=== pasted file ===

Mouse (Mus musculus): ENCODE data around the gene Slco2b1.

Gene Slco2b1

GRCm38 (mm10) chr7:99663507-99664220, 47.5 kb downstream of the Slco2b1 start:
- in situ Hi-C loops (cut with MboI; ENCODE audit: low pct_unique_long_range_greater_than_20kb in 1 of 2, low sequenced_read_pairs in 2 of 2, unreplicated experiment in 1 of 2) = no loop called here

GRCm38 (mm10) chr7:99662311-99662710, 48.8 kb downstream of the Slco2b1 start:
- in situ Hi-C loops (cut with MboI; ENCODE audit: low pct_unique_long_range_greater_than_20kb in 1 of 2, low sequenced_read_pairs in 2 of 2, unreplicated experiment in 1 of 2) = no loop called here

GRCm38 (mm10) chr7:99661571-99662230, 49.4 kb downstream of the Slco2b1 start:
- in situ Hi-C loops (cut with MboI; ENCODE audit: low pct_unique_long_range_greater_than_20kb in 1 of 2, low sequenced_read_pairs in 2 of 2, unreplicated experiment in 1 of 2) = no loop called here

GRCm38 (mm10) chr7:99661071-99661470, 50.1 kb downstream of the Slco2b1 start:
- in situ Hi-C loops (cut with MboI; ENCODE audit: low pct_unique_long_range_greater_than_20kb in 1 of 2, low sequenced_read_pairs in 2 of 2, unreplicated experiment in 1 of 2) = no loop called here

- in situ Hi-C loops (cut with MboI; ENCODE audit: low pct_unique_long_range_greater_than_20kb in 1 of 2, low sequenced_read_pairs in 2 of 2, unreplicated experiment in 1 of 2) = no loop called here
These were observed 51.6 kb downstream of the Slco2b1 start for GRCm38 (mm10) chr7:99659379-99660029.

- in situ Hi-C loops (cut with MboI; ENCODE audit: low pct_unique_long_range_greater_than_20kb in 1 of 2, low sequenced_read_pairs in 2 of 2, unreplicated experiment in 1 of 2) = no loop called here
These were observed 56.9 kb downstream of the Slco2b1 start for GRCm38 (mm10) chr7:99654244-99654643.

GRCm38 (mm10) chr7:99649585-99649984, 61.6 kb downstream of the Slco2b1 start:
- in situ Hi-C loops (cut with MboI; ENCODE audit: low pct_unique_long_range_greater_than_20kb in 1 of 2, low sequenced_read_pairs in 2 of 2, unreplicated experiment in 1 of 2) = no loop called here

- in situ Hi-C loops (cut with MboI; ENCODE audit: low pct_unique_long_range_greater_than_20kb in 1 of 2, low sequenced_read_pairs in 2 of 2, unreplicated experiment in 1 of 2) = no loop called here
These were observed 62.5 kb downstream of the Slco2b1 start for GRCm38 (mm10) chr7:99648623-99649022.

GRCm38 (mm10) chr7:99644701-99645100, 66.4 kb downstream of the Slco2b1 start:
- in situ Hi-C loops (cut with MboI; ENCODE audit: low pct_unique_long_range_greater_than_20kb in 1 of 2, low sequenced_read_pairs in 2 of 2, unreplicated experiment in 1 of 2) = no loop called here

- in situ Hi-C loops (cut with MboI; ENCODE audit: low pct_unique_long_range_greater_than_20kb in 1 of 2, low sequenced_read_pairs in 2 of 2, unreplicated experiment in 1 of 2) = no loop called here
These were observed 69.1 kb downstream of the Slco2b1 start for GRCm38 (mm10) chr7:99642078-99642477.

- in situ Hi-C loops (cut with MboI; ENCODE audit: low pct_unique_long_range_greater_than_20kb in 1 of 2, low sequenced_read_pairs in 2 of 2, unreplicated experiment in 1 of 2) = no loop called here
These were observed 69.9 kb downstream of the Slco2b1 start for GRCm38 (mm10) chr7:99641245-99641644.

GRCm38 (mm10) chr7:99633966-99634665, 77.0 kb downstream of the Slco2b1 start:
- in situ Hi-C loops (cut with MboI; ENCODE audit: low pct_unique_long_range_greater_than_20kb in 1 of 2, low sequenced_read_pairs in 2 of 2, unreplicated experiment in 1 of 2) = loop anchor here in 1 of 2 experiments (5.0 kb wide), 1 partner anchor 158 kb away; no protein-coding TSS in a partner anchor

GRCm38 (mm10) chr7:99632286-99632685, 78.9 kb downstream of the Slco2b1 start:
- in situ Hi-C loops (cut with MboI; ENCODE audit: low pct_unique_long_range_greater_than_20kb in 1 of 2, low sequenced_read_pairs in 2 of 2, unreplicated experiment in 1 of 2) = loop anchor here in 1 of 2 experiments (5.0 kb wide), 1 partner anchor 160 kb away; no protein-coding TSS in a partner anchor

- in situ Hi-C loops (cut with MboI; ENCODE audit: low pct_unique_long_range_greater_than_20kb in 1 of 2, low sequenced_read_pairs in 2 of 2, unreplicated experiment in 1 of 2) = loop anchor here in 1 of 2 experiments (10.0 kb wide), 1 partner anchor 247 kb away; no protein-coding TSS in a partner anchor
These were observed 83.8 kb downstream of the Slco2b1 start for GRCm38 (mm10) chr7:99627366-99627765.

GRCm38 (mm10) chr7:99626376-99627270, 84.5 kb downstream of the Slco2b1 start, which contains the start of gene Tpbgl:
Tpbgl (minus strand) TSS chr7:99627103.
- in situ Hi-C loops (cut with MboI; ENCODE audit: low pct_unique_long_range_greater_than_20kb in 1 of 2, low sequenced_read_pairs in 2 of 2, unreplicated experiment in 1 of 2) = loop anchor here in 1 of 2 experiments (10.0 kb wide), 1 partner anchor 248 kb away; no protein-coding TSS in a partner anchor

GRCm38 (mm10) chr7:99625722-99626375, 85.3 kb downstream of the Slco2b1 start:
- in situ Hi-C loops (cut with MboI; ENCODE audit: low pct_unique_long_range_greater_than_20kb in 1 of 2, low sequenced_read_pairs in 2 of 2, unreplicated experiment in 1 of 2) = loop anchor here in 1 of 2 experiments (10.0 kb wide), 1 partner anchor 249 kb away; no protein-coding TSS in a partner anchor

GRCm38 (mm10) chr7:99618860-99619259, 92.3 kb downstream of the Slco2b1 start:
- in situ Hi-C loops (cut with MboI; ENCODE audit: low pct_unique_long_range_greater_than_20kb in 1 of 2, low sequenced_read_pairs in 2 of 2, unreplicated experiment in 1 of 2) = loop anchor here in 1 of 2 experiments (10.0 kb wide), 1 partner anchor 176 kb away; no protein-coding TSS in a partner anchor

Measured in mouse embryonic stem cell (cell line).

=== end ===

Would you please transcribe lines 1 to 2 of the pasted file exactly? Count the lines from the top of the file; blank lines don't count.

Mouse (Mus musculus): ENCODE data around the gene Slco2b1.

Gene Slco2b1